I just spent three days at a conference in which 70 people
spent time listening, learning and talking about digital object repositories,
methods for naming and identifying these digital objects amongst sharedrepositories, and methodologies for insuring quality of these digital objects.
The information and discussion was interesting, thought-provoking
and inspiring. The technologies we talked about, and the uses for those
technologies, were truly fraught with potential. However, at the end of the
three days, the discussion ended not with detailed hardware or software
requirements, the endorsement of one or more software packages, or even plans
for implementation. The end discussion focused (and rightly so) on how to sell
the idea and whether or not the idea was a good fit for your organization. For
this group realized that despite all the potential (and indeed there was much
potential in what we discussed) everyone knew that "if you build it, theywill come" is truly a misnomer.
In fact, too many times, people fail to realize that even
when you build something technologically fantastic, rarely will it be embraced withthe same level of enthusiasm as its builders.
I do not know of a single IT professional who has not at
some point in his or her career stood proudly by a technology achievement and
watch it get ignored by the user base it was intended for. This applies to allaspects of IT, from infrastructure, to support, to development.
What happened? There are a hundred other reasons that new
implementations go wrong, including a lack of buy in at the proper level,
improper change management, failure to meet the intended need, the product toolate to satisfy the need, or the product was ahead of its time.
Like it or not, as cool as we think technology is (and we do
think it is cool, or we wouldnt be in this field)--unless you are in the
business of research and design (which few of us are)--the key to the
successful use of technology is in how it is presented and sold to the end
user. Technology is simply a tool, and even though you and I know that using a
screwdriver to drive in a screw works better than a hammer, as long as the end
user of the tool is satisfied with the hammer, your technologically brilliantscrewdriver doesnt stand a chance.
This can really frustrate us to no end, because it is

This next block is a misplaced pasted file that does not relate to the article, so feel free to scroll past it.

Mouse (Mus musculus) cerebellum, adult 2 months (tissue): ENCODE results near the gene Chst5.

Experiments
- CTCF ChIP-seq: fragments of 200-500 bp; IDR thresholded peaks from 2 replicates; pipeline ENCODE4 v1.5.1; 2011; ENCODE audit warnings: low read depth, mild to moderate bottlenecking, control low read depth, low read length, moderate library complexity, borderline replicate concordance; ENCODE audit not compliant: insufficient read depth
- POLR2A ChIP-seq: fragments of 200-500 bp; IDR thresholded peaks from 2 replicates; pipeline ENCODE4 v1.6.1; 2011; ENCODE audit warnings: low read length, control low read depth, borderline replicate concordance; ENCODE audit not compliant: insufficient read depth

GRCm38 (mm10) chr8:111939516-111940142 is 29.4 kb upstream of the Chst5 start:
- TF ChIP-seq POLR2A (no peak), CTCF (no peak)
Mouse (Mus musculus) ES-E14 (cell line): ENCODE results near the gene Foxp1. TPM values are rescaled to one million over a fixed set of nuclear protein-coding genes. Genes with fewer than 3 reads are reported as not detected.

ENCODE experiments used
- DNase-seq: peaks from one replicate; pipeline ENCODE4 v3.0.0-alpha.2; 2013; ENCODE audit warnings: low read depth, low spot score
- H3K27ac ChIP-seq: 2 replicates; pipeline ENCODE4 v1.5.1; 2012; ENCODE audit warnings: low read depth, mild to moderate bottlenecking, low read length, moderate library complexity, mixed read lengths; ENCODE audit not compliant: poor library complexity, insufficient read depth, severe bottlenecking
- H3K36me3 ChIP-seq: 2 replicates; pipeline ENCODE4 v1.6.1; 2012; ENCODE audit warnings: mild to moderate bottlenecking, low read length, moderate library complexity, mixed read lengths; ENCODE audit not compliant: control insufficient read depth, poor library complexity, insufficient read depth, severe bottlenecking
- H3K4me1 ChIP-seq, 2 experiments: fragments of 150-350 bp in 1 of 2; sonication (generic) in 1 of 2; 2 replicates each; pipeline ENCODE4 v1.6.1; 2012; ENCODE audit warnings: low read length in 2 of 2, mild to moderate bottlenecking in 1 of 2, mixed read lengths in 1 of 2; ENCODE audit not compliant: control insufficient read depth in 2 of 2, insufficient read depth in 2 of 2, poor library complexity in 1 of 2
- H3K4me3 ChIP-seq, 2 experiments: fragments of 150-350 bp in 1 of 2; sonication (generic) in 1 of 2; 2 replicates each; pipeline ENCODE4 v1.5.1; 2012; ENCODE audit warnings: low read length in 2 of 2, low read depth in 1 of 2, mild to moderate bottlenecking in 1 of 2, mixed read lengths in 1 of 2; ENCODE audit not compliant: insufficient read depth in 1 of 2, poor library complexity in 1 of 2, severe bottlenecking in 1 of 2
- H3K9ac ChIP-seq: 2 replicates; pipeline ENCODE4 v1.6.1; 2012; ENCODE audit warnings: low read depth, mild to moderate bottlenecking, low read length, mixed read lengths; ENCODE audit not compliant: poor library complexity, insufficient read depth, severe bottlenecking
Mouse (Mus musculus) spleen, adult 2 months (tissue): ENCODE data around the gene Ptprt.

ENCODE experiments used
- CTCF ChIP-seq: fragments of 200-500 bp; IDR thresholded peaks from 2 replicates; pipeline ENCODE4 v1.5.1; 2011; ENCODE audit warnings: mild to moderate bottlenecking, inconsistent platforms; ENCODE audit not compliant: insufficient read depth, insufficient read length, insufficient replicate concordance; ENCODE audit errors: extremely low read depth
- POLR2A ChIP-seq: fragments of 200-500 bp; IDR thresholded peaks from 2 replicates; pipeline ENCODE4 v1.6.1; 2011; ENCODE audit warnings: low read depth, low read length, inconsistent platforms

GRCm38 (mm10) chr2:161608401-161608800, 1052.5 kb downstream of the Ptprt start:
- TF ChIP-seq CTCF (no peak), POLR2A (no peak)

absolutely clear to us that what we created is exactly what "they"
need, and they are just too dumb to see it right? I mean, come on, you haveto be braindead not to appreciate our magnificent contribution. Sheesh!
In many cases, you DO know better than the end user what is
needed, but then again, sometimes you dont. What matters is that for any
technology solution, someone in the organization has got to feel strongly
enough about the solution to want it and want others to share it with. If youdo not get the buy-in, forget about it.
This buy-in usually has to come at multiple levels, from
those that can command change, to those that control change (not often the samepeople) to those who are affected by the change.
That is why your best IT managers and analysts are often
good sales people and more often than not, they did not start out in IT, but
from within the business. For while our dedicated and hard-working IT staff work
behind the scenes to make the "IT miracles" happen, it is those who
understand the business and--perhaps more importantly--the politics of thebusiness, that can make things happen in the organization.
To make significant contributions in the organization, you
need to pair great IT ideas with the right people to sell those ideas to theother users. Without this pairing, you are depending on pure luck.
Mind you, this is to some degree an oversimplification of
the successful technology adoption/implementation process, because we know
there is a huge amount of work that goes into it. But, at the end of the day,lack of buy-in can kill you.
So what does this mean for you? It means that buy in is so
important to the process that it must be worked on before, during, and after a
technology project, and that giving it short shrift can get you in a TON of
trouble. If you dont have a marketing plan for your project (often tied in
with your change management plan), you had better get one. Dont assume that
just because you have top managements approval and/or funding that it is
smooth sailing from that point on--your marketing effort to users has justbegun.
For those of you who are the designers, developers, and
architects out there, know that much of your success or failure for your work
hinges not only on the quality of your work but how it is being presented to
your user base. IT managers should understand that just having your staff
produce technically competent work is not the extent of IT management. Its a
partnership, guys and gals, and the more often we remind ourselves of thatfact, the more successful we will be.